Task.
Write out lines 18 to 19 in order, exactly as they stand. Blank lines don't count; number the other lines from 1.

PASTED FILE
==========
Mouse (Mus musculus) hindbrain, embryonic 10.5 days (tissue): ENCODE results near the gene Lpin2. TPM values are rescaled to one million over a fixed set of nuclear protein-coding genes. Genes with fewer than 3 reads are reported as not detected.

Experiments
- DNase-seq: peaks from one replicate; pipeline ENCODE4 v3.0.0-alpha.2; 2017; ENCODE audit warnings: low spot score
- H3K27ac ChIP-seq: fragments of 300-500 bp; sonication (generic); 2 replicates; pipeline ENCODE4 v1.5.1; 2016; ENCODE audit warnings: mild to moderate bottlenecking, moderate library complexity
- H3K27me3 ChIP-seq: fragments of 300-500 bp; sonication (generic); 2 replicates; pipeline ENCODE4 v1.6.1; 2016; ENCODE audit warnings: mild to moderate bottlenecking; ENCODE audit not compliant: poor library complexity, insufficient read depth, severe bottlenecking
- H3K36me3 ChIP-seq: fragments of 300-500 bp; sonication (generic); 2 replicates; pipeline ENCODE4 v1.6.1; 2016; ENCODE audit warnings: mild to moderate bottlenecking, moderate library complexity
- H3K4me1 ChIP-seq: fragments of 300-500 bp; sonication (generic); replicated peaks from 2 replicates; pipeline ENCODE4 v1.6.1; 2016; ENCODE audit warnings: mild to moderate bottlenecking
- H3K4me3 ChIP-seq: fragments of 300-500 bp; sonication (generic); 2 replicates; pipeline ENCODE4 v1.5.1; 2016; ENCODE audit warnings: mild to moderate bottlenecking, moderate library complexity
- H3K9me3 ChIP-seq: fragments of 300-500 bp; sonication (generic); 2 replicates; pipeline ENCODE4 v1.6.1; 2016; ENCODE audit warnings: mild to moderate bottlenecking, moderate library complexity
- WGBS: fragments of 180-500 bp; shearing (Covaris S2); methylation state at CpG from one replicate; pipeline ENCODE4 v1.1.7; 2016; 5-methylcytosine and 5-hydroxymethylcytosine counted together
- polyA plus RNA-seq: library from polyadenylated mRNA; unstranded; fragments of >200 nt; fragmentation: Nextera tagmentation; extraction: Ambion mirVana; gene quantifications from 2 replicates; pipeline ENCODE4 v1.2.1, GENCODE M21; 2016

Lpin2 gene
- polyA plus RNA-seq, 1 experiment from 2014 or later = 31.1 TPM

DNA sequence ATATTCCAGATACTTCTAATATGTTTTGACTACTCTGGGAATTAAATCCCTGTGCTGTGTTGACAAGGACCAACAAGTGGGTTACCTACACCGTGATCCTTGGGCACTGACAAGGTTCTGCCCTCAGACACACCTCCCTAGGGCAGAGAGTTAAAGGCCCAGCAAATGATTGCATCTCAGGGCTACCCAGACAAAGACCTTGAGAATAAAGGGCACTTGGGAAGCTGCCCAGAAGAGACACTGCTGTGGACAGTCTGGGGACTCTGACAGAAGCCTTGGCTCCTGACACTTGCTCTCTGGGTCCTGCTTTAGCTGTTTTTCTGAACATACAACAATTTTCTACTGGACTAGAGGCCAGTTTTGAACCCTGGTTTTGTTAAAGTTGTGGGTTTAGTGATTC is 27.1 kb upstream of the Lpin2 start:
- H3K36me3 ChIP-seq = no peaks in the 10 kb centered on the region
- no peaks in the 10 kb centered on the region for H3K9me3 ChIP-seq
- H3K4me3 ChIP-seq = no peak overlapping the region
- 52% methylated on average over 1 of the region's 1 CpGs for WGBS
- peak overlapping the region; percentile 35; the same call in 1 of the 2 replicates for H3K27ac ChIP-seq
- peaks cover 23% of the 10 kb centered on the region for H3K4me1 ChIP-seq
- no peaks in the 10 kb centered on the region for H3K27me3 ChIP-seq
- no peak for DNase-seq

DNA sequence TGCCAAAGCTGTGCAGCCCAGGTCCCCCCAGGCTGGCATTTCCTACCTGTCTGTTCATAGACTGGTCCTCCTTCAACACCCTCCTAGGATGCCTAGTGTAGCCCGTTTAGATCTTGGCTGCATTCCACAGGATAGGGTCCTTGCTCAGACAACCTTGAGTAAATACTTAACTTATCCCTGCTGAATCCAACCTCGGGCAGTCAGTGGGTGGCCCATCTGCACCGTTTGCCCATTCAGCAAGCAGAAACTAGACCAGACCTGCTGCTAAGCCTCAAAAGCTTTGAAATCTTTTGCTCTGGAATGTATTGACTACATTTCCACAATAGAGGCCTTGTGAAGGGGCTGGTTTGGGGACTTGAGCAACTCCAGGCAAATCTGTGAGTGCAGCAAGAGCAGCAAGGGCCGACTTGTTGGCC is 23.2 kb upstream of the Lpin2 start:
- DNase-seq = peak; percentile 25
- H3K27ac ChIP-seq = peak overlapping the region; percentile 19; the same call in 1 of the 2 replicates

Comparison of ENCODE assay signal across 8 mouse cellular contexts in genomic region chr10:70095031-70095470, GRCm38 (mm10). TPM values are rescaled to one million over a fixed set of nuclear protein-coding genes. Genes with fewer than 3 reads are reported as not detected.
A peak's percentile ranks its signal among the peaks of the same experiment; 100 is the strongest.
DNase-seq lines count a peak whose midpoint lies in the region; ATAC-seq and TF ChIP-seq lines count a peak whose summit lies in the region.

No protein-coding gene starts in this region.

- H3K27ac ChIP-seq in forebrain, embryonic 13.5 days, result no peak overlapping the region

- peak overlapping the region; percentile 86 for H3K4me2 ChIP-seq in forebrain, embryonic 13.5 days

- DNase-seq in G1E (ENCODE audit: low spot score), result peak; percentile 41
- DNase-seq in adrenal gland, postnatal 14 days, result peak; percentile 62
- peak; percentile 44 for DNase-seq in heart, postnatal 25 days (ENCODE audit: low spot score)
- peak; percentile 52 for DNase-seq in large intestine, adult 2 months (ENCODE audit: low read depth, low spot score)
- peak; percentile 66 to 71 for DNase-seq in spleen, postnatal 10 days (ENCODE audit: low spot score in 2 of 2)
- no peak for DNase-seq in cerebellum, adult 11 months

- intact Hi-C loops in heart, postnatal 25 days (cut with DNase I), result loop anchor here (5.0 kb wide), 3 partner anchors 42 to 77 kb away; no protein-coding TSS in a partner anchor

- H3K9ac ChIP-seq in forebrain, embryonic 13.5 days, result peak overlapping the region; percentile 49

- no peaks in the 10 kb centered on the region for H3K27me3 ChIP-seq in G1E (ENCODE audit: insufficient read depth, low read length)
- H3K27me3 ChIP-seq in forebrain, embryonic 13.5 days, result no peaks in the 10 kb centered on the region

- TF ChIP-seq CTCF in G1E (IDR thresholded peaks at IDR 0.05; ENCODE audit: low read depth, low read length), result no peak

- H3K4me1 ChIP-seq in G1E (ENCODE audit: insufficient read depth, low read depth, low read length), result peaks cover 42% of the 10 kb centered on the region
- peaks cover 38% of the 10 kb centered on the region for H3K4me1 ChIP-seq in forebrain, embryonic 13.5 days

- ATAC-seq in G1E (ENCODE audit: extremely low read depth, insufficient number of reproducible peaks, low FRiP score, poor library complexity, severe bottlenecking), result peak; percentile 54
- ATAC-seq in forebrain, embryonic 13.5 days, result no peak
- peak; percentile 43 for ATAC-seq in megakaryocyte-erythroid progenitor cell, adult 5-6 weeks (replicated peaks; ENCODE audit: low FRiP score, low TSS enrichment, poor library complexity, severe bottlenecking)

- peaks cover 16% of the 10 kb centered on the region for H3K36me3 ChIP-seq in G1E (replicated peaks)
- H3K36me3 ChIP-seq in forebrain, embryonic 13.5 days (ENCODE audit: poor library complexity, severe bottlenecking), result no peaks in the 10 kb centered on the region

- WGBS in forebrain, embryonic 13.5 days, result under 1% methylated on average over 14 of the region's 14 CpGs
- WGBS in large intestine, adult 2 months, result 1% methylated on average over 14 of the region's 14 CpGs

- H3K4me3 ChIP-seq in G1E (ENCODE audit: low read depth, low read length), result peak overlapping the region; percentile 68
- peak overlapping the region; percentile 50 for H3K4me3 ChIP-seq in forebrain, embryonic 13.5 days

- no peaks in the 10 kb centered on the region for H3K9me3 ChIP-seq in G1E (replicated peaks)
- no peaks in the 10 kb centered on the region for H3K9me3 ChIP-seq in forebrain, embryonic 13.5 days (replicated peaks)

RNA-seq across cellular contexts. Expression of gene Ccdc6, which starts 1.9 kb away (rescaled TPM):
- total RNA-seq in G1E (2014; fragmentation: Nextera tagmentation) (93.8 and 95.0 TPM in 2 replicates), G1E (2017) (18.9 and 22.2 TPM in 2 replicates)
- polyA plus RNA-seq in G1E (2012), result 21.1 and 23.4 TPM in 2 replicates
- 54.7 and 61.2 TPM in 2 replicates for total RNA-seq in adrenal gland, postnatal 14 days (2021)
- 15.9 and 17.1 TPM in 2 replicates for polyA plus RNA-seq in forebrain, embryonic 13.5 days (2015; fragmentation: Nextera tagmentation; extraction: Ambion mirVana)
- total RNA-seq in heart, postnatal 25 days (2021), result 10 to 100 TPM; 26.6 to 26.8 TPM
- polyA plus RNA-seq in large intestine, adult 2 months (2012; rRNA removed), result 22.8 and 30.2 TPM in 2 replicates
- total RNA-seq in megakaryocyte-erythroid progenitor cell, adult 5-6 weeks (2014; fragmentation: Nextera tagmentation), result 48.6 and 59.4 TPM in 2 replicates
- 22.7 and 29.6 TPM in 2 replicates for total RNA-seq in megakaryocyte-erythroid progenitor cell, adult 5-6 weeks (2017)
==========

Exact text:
- 52% methylated on average over 1 of the region's 1 CpGs for WGBS
- peak overlapping the region; percentile 35; the same call in 1 of the 2 replicates for H3K27ac ChIP-seq